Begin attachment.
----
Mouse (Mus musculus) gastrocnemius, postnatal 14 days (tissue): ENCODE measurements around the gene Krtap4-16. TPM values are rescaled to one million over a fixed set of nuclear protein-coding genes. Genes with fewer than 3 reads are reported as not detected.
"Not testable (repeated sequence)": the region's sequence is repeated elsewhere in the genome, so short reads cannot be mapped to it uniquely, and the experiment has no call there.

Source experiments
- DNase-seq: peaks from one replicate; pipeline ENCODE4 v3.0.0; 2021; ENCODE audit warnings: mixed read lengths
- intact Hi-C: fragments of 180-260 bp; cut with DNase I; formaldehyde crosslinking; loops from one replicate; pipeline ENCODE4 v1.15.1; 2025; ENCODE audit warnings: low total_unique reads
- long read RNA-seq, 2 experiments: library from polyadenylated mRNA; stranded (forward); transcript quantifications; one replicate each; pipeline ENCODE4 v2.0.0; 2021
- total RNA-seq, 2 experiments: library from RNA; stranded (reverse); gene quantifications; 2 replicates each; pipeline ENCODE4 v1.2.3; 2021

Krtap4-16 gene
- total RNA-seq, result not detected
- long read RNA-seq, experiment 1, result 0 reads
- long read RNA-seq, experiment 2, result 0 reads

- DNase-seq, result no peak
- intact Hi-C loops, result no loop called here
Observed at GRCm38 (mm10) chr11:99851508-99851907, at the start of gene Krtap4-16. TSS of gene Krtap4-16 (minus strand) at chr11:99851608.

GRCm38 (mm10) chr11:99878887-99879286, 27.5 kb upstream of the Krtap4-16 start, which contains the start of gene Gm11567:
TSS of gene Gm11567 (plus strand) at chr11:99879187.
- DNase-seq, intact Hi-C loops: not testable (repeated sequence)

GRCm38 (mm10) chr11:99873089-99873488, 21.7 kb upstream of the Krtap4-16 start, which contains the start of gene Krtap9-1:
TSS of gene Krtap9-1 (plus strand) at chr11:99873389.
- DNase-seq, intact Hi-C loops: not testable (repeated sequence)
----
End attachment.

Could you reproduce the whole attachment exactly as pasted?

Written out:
Mouse (Mus musculus) gastrocnemius, postnatal 14 days (tissue): ENCODE measurements around the gene Krtap4-16. TPM values are rescaled to one million over a fixed set of nuclear protein-coding genes. Genes with fewer than 3 reads are reported as not detected.
"Not testable (repeated sequence)": the region's sequence is repeated elsewhere in the genome, so short reads cannot be mapped to it uniquely, and the experiment has no call there.

Source experiments
- DNase-seq: peaks from one replicate; pipeline ENCODE4 v3.0.0; 2021; ENCODE audit warnings: mixed read lengths
- intact Hi-C: fragments of 180-260 bp; cut with DNase I; formaldehyde crosslinking; loops from one replicate; pipeline ENCODE4 v1.15.1; 2025; ENCODE audit warnings: low total_unique reads
- long read RNA-seq, 2 experiments: library from polyadenylated mRNA; stranded (forward); transcript quantifications; one replicate each; pipeline ENCODE4 v2.0.0; 2021
- total RNA-seq, 2 experiments: library from RNA; stranded (reverse); gene quantifications; 2 replicates each; pipeline ENCODE4 v1.2.3; 2021

Krtap4-16 gene
- total RNA-seq, result not detected
- long read RNA-seq, experiment 1, result 0 reads
- long read RNA-seq, experiment 2, result 0 reads

- DNase-seq, result no peak
- intact Hi-C loops, result no loop called here
Observed at GRCm38 (mm10) chr11:99851508-99851907, at the start of gene Krtap4-16. TSS of gene Krtap4-16 (minus strand) at chr11:99851608.

GRCm38 (mm10) chr11:99878887-99879286, 27.5 kb upstream of the Krtap4-16 start, which contains the start of gene Gm11567:
TSS of gene Gm11567 (plus strand) at chr11:99879187.
- DNase-seq, intact Hi-C loops: not testable (repeated sequence)

GRCm38 (mm10) chr11:99873089-99873488, 21.7 kb upstream of the Krtap4-16 start, which contains the start of gene Krtap9-1:
TSS of gene Krtap9-1 (plus strand) at chr11:99873389.
- DNase-seq, intact Hi-C loops: not testable (repeated sequence)